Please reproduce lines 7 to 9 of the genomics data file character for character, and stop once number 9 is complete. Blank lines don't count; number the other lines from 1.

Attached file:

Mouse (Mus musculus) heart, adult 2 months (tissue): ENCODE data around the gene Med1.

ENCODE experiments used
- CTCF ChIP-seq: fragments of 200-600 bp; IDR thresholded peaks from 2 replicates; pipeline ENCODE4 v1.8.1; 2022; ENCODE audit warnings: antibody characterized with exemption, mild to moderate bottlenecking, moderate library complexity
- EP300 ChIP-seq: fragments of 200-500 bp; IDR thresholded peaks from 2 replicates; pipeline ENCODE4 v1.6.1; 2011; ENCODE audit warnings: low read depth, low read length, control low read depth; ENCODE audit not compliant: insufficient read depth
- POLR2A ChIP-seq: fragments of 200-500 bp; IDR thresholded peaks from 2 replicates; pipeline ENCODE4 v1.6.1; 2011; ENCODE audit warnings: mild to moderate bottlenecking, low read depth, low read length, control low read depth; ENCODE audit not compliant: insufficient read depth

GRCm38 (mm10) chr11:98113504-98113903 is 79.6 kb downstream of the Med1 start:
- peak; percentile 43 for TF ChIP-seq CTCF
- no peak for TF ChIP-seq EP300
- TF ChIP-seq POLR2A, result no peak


- peak; percentile 43 for TF ChIP-seq CTCF
- no peak for TF ChIP-seq EP300
- TF ChIP-seq POLR2A, result no peak